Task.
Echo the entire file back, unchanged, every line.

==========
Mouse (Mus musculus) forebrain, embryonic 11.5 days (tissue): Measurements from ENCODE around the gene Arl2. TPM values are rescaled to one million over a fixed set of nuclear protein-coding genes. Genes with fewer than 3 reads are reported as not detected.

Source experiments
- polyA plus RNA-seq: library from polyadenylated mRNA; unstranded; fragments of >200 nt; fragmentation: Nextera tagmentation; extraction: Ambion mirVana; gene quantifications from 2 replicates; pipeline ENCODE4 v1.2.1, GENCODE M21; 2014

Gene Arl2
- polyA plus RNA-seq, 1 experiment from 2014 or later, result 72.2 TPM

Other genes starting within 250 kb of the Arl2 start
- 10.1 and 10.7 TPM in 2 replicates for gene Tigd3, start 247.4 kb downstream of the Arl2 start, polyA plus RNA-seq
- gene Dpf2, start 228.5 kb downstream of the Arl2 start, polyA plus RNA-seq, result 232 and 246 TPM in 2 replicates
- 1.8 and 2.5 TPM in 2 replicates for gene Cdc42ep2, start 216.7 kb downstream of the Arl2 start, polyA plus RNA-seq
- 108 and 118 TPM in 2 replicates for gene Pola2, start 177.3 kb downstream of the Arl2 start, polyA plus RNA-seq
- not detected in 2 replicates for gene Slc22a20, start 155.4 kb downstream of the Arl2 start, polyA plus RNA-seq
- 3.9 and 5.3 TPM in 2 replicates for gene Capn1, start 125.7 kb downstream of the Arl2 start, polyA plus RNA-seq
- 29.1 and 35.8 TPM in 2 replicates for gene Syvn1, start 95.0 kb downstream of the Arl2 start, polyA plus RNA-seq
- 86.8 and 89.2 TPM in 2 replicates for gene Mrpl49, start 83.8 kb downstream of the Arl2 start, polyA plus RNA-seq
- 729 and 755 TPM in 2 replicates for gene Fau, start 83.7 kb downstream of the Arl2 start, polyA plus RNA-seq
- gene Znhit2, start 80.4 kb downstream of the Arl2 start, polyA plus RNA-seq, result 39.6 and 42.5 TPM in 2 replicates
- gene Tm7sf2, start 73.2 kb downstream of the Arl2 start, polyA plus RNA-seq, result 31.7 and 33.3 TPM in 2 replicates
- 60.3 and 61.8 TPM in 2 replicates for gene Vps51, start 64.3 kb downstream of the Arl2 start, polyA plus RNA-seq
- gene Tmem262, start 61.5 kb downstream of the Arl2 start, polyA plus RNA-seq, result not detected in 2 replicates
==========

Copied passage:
Mouse (Mus musculus) forebrain, embryonic 11.5 days (tissue): Measurements from ENCODE around the gene Arl2. TPM values are rescaled to one million over a fixed set of nuclear protein-coding genes. Genes with fewer than 3 reads are reported as not detected.

Source experiments
- polyA plus RNA-seq: library from polyadenylated mRNA; unstranded; fragments of >200 nt; fragmentation: Nextera tagmentation; extraction: Ambion mirVana; gene quantifications from 2 replicates; pipeline ENCODE4 v1.2.1, GENCODE M21; 2014

Gene Arl2
- polyA plus RNA-seq, 1 experiment from 2014 or later, result 72.2 TPM

Other genes starting within 250 kb of the Arl2 start
- 10.1 and 10.7 TPM in 2 replicates for gene Tigd3, start 247.4 kb downstream of the Arl2 start, polyA plus RNA-seq
- gene Dpf2, start 228.5 kb downstream of the Arl2 start, polyA plus RNA-seq, result 232 and 246 TPM in 2 replicates
- 1.8 and 2.5 TPM in 2 replicates for gene Cdc42ep2, start 216.7 kb downstream of the Arl2 start, polyA plus RNA-seq
- 108 and 118 TPM in 2 replicates for gene Pola2, start 177.3 kb downstream of the Arl2 start, polyA plus RNA-seq
- not detected in 2 replicates for gene Slc22a20, start 155.4 kb downstream of the Arl2 start, polyA plus RNA-seq
- 3.9 and 5.3 TPM in 2 replicates for gene Capn1, start 125.7 kb downstream of the Arl2 start, polyA plus RNA-seq
- 29.1 and 35.8 TPM in 2 replicates for gene Syvn1, start 95.0 kb downstream of the Arl2 start, polyA plus RNA-seq
- 86.8 and 89.2 TPM in 2 replicates for gene Mrpl49, start 83.8 kb downstream of the Arl2 start, polyA plus RNA-seq
- 729 and 755 TPM in 2 replicates for gene Fau, start 83.7 kb downstream of the Arl2 start, polyA plus RNA-seq
- gene Znhit2, start 80.4 kb downstream of the Arl2 start, polyA plus RNA-seq, result 39.6 and 42.5 TPM in 2 replicates
- gene Tm7sf2, start 73.2 kb downstream of the Arl2 start, polyA plus RNA-seq, result 31.7 and 33.3 TPM in 2 replicates
- 60.3 and 61.8 TPM in 2 replicates for gene Vps51, start 64.3 kb downstream of the Arl2 start, polyA plus RNA-seq
- gene Tmem262, start 61.5 kb downstream of the Arl2 start, polyA plus RNA-seq, result not detected in 2 replicates